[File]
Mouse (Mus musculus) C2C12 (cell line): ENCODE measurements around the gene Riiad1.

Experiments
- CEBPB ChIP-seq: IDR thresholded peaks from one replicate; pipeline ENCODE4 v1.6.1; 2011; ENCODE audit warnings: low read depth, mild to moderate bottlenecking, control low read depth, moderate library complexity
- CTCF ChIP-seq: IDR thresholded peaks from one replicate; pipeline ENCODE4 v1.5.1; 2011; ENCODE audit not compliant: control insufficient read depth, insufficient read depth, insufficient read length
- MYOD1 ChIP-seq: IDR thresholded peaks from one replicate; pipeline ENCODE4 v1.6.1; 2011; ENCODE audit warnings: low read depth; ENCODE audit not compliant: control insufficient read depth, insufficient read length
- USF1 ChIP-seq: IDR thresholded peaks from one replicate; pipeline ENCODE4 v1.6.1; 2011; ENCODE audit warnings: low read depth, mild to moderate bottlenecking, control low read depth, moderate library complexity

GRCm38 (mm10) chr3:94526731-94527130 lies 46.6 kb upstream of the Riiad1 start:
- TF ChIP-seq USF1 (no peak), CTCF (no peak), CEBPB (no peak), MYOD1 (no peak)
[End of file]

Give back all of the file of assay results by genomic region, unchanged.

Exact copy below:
Mouse (Mus musculus) C2C12 (cell line): ENCODE measurements around the gene Riiad1.

Experiments
- CEBPB ChIP-seq: IDR thresholded peaks from one replicate; pipeline ENCODE4 v1.6.1; 2011; ENCODE audit warnings: low read depth, mild to moderate bottlenecking, control low read depth, moderate library complexity
- CTCF ChIP-seq: IDR thresholded peaks from one replicate; pipeline ENCODE4 v1.5.1; 2011; ENCODE audit not compliant: control insufficient read depth, insufficient read depth, insufficient read length
- MYOD1 ChIP-seq: IDR thresholded peaks from one replicate; pipeline ENCODE4 v1.6.1; 2011; ENCODE audit warnings: low read depth; ENCODE audit not compliant: control insufficient read depth, insufficient read length
- USF1 ChIP-seq: IDR thresholded peaks from one replicate; pipeline ENCODE4 v1.6.1; 2011; ENCODE audit warnings: low read depth, mild to moderate bottlenecking, control low read depth, moderate library complexity

GRCm38 (mm10) chr3:94526731-94527130 lies 46.6 kb upstream of the Riiad1 start:
- TF ChIP-seq USF1 (no peak), CTCF (no peak), CEBPB (no peak), MYOD1 (no peak)